While McCain did not call for Shinseki’s resignation, other Republican lawmakers did, including Sen. Jerry Moran, R-Kan. While Democrats stopped short of demanding Shinseki step down, the senators from Obama’s party were unusually harsh on the president’s cabinet member.

“I continue to believe you take this seriously and want to do the right thing,” Sen. Patty Murray, D-Wash., told Shinseki. “But we’ve come to the point where we need more than good intentions. This needs to be a wakeup call for the department. The lack of accountability is inexcusable.”

When Sen. Dean Heller, R-Nev., asked Shinseki if he would resign, the packed crowd in the committee room let out slight gasps and murmurs. But Shinseki, who at five years and three months is the longest serving VA secretary in history, said he would leave only when he finishes his mission or the president asks him to resign.

“I am here to make things better for veterans,” he said. “Over the last five years, we’ve done a lot. But we’re not done yet.”

But Shinseki, who as an active Army officer clashed with the Bush administration over the Iraq war, has lost the backing of the American Legion. It’s national commander, Daniel Dellinger, is urging him to step down.

When Blumenthal asked Shinseki if some of his top management team should go, Shinseki replied, “perhaps.”

Not every lawmaker tried to bludgeon Shinseki. Committee Chairman Bernie Sanders, I-Vt., who caucuses with the Democrats, warned against “a rush to judgment.” He also used the hearing to get in a swipe at America’s healthcare system. Sanders argued that the VA’s overall record shows that most patients are getting good care.

“It is not the case that the rest of health care in America is just wonderful,” he said.

But Sen. Johnny Isakson, R-Ga., struck back, arguing that while “the chairman has said we shouldn’t have a rush to judgment … we should have a rush to accountability.”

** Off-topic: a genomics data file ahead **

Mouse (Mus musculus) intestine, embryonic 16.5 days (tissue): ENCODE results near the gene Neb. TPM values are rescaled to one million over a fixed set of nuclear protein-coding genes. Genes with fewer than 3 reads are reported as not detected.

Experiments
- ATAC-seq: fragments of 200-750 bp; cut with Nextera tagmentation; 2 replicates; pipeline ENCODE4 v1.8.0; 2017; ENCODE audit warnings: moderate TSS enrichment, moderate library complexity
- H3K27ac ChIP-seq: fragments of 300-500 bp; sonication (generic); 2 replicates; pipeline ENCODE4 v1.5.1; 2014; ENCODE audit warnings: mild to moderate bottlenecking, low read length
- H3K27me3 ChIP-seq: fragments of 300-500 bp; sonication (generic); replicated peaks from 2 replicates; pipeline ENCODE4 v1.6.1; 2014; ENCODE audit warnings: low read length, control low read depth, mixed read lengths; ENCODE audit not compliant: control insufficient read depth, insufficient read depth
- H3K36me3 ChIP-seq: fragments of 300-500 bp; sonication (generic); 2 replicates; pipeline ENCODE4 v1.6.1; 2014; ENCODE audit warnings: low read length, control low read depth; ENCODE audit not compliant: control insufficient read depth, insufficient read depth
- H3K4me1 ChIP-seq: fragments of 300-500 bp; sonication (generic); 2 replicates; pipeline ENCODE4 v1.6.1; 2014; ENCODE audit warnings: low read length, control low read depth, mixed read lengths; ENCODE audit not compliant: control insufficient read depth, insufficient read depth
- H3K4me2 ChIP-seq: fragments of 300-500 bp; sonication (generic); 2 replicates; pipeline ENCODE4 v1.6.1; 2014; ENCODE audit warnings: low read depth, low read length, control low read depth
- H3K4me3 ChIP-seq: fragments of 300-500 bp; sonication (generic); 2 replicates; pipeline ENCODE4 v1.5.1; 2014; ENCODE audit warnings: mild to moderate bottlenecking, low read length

To blunt the hearing’s negative press, the Obama White House late Wednesday announced it had appointed a top advisor, deputy chief of staff Rob Nabors, to assist the VA as it tries to correct its scheduling issues.

Meanwhile, just before Thursday’s hearing, the Iraq and Afghanistan Veterans of America and Project on Government Oversight announced a joint initiative to protect VA whistle-blowers. The new website the watchdog groups are launching will help shield veterans who come forward with more allegations and evidence of misconduct and wrongdoing at VA facilities across the nation.

“Our members are outraged and expect substantive and meaningful evidence that long-standing inefficiency are being appropriately addressed and appropriate VA personal are being held accountable,” said Tom Tarantino, the chief policy officer for the Iraq and Afghanistan Veterans of America. “Veterans must be assured that the VA can deliver quality care in a timely matter. Veterans are tired of business as usual. The VA has a long way to go to earn back the trust and confidence of the millions of veterans shaken by this growing controversy.”

The VA operates 150 medical centers and 820 outpatient clinics where 85 million appointments are scheduled each year. VA officials claim 2 million additional patients have been added to the rolls since 2009.

Edward Lee Pitts Lee is the associate dean of World Journalism Institute and former Washington, D.C. bureau chief for WORLD Magazine. He is a graduate of Northwestern University's Medill School of Journalism and teaches journalism at Dordt University in Sioux Center, Iowa. Lee resides with his family in Iowa.